Report from Olympia | July 13, 2021
To avoid long-term care tax, Washington residents must opt out now
Washington residents must enroll in private insurance by Nov. 1 to escape new payroll tax
Dear friends and neighbors,
A new payroll tax for a state long-term care insurance program will soon go into effect, the result of legislation approved by the Legislature’s majority party. I strongly opposed this new state mandate, and I want to make sure Washington residents know they can avoid the tax — by obtaining private insurance before the state deadline.
Beginning Jan. 1, 2022, nearly all Washington workers will face this new payroll tax on all wages. For example, if you earn $50,000 per year, you will be forced to pay $290 a year until you stop working or leave the state. This is just the beginning, as legislation is expected in the 2022 session to increase the payroll tax from 58 cents per $100.00 earned to 66 to 68 cents per $100.00 earned.
This new program, known as the WA Cares Fund, has some serious problems. Even if you spend a lifetime paying into this program, if you move out of Washington, you will receive no benefit, and all the money you paid will be lost. You must pay in to the program for a minimum of 10 years to be eligible for the benefits.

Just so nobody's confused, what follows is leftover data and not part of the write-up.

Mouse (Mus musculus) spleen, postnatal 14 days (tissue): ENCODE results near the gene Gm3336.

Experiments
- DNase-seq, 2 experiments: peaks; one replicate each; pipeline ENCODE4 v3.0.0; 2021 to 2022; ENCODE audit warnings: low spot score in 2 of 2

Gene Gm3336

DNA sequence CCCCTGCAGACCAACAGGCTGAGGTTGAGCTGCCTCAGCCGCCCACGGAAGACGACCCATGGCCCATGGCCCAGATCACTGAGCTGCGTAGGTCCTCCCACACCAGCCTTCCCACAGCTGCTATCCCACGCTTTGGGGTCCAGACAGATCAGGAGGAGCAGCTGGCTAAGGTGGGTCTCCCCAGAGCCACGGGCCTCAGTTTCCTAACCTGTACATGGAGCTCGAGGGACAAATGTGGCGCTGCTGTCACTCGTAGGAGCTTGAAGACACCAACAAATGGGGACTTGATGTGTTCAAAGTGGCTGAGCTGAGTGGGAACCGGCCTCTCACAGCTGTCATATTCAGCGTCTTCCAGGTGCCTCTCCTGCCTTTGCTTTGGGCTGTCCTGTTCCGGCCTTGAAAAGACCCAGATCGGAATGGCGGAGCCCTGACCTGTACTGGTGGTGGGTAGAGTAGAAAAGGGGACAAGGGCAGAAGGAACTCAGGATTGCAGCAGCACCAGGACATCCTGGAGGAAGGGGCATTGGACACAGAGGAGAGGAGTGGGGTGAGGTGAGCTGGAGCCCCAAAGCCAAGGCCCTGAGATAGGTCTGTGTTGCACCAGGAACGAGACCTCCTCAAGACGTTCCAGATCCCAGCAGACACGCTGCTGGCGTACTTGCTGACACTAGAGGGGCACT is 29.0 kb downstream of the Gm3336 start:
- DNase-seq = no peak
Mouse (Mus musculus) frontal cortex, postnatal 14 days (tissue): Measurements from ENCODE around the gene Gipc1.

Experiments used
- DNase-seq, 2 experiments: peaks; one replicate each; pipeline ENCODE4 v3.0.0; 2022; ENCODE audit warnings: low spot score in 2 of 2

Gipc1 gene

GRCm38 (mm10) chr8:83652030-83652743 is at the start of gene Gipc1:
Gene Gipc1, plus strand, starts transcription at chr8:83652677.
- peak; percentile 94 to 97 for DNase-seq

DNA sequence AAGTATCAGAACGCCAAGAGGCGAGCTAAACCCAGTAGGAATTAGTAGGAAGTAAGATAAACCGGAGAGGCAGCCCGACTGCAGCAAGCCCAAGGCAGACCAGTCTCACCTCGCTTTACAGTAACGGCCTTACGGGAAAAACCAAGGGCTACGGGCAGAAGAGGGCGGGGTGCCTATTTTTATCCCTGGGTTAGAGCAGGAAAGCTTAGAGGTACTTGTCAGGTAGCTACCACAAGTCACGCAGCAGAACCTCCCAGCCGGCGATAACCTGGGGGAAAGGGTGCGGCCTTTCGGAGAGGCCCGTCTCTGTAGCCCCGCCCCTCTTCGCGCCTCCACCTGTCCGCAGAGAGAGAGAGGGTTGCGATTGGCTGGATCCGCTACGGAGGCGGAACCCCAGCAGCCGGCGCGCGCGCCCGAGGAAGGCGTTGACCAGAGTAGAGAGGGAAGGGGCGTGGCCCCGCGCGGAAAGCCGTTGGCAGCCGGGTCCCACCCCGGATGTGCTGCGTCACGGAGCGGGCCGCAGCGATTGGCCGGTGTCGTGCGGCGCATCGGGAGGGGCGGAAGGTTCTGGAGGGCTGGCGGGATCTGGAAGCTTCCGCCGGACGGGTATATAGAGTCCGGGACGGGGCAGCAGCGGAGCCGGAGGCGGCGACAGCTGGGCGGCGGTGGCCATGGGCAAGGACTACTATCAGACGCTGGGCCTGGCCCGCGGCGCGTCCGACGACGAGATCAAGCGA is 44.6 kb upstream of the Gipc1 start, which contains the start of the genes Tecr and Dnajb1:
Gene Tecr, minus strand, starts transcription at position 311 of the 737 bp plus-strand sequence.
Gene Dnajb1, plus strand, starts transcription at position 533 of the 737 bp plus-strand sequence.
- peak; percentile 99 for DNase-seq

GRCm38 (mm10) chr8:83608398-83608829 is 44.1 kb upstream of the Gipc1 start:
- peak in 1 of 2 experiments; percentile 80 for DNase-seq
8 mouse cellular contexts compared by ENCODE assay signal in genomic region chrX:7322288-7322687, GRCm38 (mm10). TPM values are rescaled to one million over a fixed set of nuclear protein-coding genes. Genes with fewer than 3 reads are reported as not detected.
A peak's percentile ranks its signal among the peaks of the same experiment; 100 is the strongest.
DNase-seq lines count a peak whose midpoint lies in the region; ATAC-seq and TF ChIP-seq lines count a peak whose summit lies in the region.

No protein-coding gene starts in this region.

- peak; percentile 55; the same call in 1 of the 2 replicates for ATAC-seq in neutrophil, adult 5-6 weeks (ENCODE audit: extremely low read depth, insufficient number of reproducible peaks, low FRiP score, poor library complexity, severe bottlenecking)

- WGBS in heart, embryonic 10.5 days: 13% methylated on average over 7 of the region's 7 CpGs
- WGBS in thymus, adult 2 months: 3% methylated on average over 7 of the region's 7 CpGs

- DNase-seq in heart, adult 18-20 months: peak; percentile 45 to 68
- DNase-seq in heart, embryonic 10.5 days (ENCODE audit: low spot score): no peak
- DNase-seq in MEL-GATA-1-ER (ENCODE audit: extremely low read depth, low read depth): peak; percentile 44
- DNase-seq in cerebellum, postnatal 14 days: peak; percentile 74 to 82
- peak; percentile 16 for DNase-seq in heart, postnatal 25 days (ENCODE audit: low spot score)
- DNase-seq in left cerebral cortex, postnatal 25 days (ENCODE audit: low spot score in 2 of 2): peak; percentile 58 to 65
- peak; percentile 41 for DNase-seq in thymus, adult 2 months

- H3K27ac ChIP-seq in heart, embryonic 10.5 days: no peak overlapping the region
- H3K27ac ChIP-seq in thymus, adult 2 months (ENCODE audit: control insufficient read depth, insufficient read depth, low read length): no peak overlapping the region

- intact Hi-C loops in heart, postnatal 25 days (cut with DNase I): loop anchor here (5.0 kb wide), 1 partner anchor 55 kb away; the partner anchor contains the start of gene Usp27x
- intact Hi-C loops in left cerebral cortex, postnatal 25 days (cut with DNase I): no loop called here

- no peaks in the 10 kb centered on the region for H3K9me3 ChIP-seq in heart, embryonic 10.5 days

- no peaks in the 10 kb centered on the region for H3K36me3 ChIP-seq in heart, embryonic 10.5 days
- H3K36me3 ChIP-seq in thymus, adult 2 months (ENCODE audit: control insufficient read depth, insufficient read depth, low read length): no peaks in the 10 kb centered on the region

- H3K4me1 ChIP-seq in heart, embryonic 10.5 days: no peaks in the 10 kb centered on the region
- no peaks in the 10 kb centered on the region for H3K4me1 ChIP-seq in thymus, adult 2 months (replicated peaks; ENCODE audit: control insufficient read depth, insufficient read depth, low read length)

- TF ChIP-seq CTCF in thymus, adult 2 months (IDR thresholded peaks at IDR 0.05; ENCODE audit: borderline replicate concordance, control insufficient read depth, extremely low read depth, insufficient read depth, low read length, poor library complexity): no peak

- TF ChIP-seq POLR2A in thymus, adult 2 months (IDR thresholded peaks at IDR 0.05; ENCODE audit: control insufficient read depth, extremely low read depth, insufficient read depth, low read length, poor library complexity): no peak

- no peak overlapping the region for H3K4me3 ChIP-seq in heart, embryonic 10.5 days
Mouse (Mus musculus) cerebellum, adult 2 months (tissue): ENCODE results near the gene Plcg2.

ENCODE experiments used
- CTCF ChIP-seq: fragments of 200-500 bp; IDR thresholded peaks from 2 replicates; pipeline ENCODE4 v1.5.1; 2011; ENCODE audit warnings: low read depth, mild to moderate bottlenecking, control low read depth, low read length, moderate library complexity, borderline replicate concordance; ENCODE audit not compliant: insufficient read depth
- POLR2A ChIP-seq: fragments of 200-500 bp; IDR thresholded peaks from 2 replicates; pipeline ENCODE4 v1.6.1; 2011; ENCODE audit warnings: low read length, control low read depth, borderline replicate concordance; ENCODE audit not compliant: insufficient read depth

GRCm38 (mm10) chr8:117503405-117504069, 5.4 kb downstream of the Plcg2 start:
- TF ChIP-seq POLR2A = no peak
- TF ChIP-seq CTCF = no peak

To avoid paying this tax, you must act now. If you would like to be exempted from paying this tax, you must purchase a private long-term care plan before November 1 of this year. Then you will need to apply to the state Employment Security Department for an exemption between Oct. 1 and Dec. 31. If your exemption is approved, ESD will provide you a letter you can present to your current employer and to future employers, to stop the payroll deduction.
A list of private companies selling long-term care insurance in Washington state can be found here.
You will find an official description of the new WA Cares Fund program here. I urge you to look past the rhetoric as you review the requirements. Among other things, you must apply for benefits within three years of leaving employment — even though many who enter nursing homes do so long after retirement.
Washington state government already has enough trouble with fundamental duties such as protection of public safety and responsible administration of public funds. You will see stories about some of these issues below. The problems with this new mandate should be apparent from the start, and it appears to be another measure aimed at creating greater government control over our lives.
If you have a question about the process for opting out, or any of the issues in this e-newsletter, please don’t hesitate to contact our office. We are here to help.
Senator Mike Padden